• Try it out. Look for freelance activities related to your target field to test your interest.
  • Develop new skills. Look for new ways to upgrade your skills in your current job which would open the way for a change. If your company offers trainings, sign up and attend for many classes as you can.
  • Consider alternative roles in your industry. Consider a new job in the same industry which would expand the knowledge on the industry you already have.

When you’re ready to start applying for jobs in your new industry, make sure to have a resume and a cover letter that reflects your aspirations and are based on your new goals.

Decision Mistakes To Avoid When Changing Careers

One of the most important decisions in your life you will have to make besides buying a house and getting married is choosing your career. Most people choose their career before graduating from high school or while they are attending college. Whether you stay with the same career is another story. Unlike our parents, who stayed with the same job until they retired, it is more than likely that people today will make one, if not more, career changes during their life time.

You may be at a point in your life that you need, or would like, to make a career change. If this is you, make sure you use wise career change decision making in order to avoid huge mistakes before committing to a new job. Here are some mistakes that you can avoid before making that career change.

Make sure you have a plan. Landing a great job often takes time. Do a self-assessment so you know what job would be good for you. Include a scheme in your plan that involves research, finances, training, education, and especially time. You don’t want to rush, taking the first job could get you right back into the same position as the job you’re already in.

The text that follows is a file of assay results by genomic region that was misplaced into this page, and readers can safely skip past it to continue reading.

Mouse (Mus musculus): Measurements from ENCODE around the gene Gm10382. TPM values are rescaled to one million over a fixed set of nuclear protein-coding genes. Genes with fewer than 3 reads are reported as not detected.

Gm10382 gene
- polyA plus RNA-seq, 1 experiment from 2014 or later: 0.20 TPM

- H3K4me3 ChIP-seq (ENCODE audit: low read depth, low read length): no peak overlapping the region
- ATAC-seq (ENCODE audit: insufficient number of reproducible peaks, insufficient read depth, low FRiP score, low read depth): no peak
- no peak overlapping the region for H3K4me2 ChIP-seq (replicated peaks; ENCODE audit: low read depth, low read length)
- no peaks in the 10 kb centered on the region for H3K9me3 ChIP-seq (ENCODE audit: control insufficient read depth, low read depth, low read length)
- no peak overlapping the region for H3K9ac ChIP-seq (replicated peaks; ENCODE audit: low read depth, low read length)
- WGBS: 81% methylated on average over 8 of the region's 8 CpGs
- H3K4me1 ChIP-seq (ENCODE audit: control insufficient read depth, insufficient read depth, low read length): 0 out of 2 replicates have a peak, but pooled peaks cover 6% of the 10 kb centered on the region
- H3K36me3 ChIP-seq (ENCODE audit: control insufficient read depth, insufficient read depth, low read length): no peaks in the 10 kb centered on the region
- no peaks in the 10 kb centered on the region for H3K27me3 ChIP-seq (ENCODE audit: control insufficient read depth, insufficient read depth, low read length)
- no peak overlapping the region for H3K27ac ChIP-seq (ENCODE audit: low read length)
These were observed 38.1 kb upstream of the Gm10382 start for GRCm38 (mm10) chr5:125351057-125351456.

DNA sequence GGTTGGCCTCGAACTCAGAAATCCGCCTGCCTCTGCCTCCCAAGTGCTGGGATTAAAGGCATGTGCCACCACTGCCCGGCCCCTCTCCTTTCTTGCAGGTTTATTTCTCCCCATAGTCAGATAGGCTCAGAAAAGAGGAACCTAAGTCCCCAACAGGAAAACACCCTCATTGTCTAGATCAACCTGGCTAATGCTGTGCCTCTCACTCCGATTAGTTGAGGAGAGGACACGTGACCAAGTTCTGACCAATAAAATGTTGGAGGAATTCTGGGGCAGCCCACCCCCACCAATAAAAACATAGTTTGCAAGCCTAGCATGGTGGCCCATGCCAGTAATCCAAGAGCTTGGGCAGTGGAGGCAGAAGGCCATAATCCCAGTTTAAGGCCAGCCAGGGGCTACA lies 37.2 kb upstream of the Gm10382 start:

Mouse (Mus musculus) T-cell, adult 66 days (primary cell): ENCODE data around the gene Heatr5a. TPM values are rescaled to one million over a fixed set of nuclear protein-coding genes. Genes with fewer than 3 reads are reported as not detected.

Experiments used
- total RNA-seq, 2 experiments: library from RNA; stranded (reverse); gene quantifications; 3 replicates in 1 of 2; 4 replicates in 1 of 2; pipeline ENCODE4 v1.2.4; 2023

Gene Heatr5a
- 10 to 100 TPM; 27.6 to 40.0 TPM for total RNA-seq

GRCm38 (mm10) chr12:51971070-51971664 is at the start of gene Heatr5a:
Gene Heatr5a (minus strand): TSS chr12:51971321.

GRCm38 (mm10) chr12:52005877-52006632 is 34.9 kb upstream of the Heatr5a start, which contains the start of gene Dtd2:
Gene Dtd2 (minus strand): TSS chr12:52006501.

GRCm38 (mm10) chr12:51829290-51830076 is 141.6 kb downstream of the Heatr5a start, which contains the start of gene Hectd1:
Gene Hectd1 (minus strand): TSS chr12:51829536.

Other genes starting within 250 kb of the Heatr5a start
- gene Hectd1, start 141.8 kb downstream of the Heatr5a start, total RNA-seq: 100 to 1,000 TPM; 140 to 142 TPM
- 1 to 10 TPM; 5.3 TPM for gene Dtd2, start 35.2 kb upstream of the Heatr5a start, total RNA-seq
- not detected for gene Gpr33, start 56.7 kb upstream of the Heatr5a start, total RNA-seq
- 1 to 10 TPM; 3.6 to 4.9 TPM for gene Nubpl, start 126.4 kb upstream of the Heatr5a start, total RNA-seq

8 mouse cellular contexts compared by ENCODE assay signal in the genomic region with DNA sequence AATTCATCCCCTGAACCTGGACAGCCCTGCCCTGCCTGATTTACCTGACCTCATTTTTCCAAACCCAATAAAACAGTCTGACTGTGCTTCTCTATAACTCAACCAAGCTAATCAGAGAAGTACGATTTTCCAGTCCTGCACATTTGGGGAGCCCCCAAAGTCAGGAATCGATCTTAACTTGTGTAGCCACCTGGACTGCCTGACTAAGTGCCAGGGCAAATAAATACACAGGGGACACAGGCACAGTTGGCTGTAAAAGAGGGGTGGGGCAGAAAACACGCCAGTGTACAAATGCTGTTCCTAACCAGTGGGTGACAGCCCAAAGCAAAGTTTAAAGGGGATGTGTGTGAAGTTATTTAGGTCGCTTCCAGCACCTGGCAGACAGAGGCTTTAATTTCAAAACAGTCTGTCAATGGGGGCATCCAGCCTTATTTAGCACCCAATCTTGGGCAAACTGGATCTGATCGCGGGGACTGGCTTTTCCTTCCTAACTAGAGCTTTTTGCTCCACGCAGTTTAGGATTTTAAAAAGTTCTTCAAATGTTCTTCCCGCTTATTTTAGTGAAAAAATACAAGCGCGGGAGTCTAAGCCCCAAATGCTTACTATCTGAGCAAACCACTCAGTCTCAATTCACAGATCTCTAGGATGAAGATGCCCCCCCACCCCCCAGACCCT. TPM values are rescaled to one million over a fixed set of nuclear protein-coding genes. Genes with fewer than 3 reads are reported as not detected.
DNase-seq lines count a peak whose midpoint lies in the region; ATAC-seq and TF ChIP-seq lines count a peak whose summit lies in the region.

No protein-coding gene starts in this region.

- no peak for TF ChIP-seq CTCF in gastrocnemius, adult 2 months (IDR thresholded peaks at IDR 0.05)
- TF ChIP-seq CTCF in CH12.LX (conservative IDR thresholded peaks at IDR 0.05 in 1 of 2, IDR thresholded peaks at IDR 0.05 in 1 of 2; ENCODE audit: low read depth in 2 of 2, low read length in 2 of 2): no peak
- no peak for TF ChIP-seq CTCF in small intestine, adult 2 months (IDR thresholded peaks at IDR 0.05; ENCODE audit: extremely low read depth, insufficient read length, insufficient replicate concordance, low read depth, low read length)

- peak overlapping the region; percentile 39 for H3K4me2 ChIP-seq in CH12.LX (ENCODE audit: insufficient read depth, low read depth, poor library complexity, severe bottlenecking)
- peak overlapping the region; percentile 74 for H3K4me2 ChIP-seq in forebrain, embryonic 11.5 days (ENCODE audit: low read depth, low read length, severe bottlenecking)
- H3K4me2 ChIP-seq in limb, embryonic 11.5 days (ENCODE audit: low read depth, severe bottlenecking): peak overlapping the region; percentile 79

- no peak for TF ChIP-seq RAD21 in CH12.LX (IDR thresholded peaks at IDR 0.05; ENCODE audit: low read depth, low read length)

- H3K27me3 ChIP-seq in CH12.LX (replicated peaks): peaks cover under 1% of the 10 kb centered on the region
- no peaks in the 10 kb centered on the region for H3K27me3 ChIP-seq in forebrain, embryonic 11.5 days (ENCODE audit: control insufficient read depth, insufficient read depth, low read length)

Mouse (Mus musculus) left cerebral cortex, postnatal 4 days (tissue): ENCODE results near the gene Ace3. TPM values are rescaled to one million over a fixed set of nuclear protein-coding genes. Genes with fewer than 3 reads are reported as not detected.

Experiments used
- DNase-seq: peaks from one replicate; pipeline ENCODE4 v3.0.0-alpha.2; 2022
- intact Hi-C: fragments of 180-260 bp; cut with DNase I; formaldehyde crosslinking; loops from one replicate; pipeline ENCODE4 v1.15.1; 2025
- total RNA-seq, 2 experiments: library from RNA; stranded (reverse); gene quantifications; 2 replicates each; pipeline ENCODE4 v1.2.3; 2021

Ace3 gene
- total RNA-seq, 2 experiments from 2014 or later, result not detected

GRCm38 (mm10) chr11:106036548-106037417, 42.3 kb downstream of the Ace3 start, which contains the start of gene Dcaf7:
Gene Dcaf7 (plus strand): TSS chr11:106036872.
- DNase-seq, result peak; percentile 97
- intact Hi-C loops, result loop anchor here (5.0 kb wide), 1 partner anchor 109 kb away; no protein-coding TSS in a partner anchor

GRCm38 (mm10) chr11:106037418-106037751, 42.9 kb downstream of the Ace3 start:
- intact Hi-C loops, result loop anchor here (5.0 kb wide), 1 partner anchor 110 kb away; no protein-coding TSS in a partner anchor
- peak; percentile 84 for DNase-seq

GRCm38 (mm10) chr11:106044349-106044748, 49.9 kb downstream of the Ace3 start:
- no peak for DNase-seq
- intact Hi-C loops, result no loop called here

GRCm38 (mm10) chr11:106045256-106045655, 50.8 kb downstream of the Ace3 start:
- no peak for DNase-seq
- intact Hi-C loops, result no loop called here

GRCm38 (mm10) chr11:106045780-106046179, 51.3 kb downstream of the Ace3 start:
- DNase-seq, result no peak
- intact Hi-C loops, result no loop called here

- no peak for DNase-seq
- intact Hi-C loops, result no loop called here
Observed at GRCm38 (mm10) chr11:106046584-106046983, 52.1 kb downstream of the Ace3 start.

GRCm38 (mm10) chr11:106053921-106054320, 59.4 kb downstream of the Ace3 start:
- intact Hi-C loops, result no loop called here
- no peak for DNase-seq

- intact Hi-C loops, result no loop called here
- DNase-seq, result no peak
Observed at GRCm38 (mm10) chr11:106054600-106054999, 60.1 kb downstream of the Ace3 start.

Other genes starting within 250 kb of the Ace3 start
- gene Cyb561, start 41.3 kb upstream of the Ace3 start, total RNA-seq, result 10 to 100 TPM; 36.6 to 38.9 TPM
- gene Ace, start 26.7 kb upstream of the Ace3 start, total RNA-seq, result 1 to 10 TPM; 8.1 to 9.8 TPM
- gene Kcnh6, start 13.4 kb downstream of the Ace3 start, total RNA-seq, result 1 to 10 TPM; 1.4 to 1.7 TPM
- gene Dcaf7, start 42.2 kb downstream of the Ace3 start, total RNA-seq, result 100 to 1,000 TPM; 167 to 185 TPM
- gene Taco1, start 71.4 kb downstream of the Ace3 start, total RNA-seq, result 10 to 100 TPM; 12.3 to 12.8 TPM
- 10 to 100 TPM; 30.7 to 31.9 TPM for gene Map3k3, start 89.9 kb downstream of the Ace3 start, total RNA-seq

Do you Love-Hate your job? Is it your job you really hate or your career? Don’t make the mistake of changing careers when you really hate your job, but love your career. Sometimes a change in jobs in the same field is all that is necessary to fix the problem. If you’re sure you want to change careers, start a plan before you quit your job.

Is Money a Factor? If you’re thinking about a career change because you can make more money in a different career, think again, you know the saying “money can’t buy you happiness” well, this is very true. Changing careers just to make more money can leave you in another job that you hate just as much as your old one.

Feeling the Pressure. Are your friends and family trying to talk you into changing your career because they don’t feel it’s the right job for you? You know what you want in a career; changing careers for the wrong reason can lead to resentment and another career that you’re not happy with.